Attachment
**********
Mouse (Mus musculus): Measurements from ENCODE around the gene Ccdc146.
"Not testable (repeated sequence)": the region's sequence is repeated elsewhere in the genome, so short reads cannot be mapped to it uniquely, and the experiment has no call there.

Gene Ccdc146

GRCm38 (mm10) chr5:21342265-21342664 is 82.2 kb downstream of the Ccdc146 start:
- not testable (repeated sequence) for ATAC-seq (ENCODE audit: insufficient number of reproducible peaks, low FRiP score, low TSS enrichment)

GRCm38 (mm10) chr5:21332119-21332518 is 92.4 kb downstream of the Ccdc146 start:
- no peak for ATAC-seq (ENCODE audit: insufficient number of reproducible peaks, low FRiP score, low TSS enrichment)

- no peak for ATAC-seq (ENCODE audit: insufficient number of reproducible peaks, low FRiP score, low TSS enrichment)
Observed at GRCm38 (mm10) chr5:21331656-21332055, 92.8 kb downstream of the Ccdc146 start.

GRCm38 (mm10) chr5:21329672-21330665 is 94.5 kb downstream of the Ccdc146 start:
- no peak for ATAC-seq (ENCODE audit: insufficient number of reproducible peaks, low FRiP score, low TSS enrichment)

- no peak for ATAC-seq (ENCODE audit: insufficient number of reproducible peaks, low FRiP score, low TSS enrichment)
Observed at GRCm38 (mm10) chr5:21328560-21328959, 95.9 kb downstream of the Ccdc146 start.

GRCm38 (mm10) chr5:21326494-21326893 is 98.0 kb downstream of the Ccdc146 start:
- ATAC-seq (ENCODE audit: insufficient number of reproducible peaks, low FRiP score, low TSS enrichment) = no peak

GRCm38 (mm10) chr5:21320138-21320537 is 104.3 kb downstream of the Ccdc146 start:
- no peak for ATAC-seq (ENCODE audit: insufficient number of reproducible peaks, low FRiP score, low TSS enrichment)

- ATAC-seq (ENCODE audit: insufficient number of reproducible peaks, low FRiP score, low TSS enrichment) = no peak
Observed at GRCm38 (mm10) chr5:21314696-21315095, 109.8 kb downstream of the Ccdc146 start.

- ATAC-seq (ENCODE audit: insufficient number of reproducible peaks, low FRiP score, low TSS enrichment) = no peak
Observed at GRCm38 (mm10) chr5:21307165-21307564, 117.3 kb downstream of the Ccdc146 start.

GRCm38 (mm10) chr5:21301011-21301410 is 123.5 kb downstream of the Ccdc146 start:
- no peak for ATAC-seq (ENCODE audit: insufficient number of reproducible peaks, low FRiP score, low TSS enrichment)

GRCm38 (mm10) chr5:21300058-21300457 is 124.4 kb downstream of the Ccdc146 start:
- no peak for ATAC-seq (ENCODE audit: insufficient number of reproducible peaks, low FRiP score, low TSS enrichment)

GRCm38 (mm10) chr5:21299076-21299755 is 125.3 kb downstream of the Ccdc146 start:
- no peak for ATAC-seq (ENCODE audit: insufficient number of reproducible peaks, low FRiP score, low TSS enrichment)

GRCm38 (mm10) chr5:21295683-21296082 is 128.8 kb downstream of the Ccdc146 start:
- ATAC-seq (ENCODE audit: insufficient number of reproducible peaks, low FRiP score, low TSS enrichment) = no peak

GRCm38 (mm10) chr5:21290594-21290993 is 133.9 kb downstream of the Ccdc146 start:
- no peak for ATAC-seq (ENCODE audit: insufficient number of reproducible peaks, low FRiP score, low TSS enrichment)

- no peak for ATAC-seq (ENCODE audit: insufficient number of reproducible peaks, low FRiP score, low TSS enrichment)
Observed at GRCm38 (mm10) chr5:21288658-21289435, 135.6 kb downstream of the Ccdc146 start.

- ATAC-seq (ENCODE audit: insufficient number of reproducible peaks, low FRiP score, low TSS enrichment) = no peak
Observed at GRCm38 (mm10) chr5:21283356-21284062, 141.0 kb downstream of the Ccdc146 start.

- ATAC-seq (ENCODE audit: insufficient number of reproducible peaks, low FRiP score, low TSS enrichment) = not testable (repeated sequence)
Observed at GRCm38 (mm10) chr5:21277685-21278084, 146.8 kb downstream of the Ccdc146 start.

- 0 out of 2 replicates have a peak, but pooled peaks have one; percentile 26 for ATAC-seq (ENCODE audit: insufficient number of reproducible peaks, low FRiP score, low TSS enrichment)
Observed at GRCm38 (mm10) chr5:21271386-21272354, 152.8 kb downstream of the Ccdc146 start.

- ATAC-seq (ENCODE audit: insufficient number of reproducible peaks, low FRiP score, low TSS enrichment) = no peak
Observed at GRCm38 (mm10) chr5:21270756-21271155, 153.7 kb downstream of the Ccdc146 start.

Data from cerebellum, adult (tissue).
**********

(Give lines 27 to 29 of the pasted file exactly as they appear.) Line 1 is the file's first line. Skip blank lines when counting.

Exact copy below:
- no peak for ATAC-seq (ENCODE audit: insufficient number of reproducible peaks, low FRiP score, low TSS enrichment)

GRCm38 (mm10) chr5:21295683-21296082 is 128.8 kb downstream of the Ccdc146 start:
- ATAC-seq (ENCODE audit: insufficient number of reproducible peaks, low FRiP score, low TSS enrichment) = no peak